Written by Emily
We spend 9:45-12:30 every Saturday in the spring perched on canvas chairs watching two of our little ones play soccer. We get up to change fields and scoop Sylvie up before she dances into the middle of someone else’s game, but for the most part, we’re hunkered down for the duration.
I like it. I get my people-watching fix for the week. Youth sports are a huge anthropological experiment that expose us and everyone around us to our worst and best selves.
Robert Fulghum gained acclaim with his manifesto All I Really Need to Know I Learned in Kindergarten. I’d like to see this sequel: All I Really Need to Know I Learned On the Sidelines.
It might include some of these pearls I observed on Saturday:
No one avoids the porta-potty.
We just left the house. Everyone went at least 2 times. Here we are face-to-face with the ominous rectangle. The green slide on the door screams, “Come in! I’m open!”. Everyone who comes out, letting the awkward springy door close behind them thinks the same thing: “I hope no one thinks I did that!”–even the person who did it.
Praise is Magic.
The score was 4-0. While the goalie feverishly tried to wipe away the paths worn on his cheeks by real tears, the muffled sound of hearts breaking was a sad symphony on the sideline. The crushing blow to his face that left him splayed out on the field seemed like the final straw. But then someone yelled, “Great save, Goalie!” Praise is magic–like magic beans magic, but the kind of magic beans that wrap around a person’s insides and make them grow. This goalie rose from the grass and grew five inches. His chest puffed like he’d been inflated. For the next three plays, he was Superman. Super.man.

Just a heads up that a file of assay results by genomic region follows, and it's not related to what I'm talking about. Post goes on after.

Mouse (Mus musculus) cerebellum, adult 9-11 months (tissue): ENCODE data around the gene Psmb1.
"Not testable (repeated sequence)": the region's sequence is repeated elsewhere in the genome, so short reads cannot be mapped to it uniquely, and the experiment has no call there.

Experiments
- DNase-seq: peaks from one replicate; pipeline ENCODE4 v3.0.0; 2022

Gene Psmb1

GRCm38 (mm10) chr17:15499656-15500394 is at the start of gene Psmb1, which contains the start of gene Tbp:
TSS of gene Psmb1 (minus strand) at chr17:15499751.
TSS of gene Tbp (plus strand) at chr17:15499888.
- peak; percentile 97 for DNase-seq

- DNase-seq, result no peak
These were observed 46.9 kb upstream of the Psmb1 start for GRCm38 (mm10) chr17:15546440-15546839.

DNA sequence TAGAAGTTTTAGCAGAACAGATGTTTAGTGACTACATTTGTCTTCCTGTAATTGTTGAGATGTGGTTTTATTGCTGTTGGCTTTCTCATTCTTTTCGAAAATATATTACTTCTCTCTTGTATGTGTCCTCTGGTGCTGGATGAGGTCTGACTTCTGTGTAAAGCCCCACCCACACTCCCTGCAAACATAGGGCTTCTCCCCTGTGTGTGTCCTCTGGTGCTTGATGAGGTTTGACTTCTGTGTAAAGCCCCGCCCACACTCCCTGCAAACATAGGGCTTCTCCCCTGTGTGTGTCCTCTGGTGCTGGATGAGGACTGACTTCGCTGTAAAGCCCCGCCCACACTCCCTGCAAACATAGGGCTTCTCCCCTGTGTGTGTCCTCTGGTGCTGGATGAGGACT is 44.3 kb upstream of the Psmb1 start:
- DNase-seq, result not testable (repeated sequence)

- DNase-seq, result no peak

There will be nose-picking and vacant stares–everywhere.
On the field. On the sideline. Everywhere.
Desperation isn’t pretty.
From the sidelines, a coach yelled to his defenseman, “Nate, if you want to go to Legoland, you better clear the ball!” Fast forward 15 years, the kid is a college athlete suspended for the rest of the season for accepting gifts. Also, Nate still didn’t clear the ball.
When the majority of the players watch themselves run, pick flowers if they feel inspired, and just realized there’s a ball involved, words like defense and offense fall on deaf ears. If you tell them to be cheetahs or lions, though, that’s a game changer. Suddenly, they’re running at light speed after their prey, just not always in the right direction.
The “I have to pee” dance is universal.
While you think you can play it off as some intense juking and jiving on the field, you can’t. Crotch holding and leg crossing? It’s porta-potty time.
You can lead the kid to the field, but you can’t make him play…soccer. Because if the spirit moves him to become a ninja warrior and battle his teammates, then that is what he absolutely must do.
You have to pass.
While one skilled kid could take on an entire team practicing their galloping skills and completely uninterested in protecting their goal, the most impressive players pass.
Snacks are the answer.
Nothing is more comforting after a crushing blow of defeat or more rewarding after a major victory than a snack-sized bag of chocolate chip cookies chased with juice from a bag. And nothing says “athlete in training” quite like high fructose corn syrup and sugar. Go Team!
I can’t wait for next Saturday’s games.